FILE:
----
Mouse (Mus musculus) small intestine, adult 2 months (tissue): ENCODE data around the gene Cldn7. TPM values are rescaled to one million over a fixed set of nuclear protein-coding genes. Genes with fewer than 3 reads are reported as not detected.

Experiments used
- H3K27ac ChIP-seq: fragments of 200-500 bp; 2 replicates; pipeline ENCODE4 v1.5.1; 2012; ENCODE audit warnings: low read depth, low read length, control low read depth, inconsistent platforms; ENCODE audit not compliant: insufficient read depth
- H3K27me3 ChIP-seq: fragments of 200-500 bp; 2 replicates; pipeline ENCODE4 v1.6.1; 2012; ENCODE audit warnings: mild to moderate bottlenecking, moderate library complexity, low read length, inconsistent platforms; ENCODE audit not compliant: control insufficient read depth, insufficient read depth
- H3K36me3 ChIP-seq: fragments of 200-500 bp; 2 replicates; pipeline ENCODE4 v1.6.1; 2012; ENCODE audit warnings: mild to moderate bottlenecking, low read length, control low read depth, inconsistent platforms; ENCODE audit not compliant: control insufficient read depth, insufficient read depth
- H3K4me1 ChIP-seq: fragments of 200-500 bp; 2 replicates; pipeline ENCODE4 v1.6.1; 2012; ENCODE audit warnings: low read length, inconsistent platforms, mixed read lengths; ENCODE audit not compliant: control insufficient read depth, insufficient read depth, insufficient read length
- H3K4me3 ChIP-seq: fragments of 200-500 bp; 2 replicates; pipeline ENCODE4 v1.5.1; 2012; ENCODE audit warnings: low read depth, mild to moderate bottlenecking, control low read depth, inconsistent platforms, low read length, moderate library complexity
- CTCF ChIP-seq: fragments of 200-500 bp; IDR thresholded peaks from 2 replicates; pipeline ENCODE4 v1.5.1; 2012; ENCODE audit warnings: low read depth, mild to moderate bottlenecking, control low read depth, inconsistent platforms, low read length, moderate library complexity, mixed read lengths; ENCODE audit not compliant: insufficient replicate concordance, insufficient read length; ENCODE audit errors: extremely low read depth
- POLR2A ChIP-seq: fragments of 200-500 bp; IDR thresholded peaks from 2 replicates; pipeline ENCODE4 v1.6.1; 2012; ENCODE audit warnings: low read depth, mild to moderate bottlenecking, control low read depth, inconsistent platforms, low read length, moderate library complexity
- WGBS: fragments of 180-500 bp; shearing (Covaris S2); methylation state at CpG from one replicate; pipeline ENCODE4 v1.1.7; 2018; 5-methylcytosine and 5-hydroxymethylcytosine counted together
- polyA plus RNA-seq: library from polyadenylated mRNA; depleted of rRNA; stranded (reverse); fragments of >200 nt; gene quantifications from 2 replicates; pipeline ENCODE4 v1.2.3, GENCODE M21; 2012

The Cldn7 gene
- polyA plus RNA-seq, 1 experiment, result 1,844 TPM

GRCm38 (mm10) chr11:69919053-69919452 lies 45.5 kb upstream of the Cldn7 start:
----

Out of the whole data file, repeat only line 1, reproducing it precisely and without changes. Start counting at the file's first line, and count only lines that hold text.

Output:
Mouse (Mus musculus) small intestine, adult 2 months (tissue): ENCODE data around the gene Cldn7. TPM values are rescaled to one million over a fixed set of nuclear protein-coding genes. Genes with fewer than 3 reads are reported as not detected.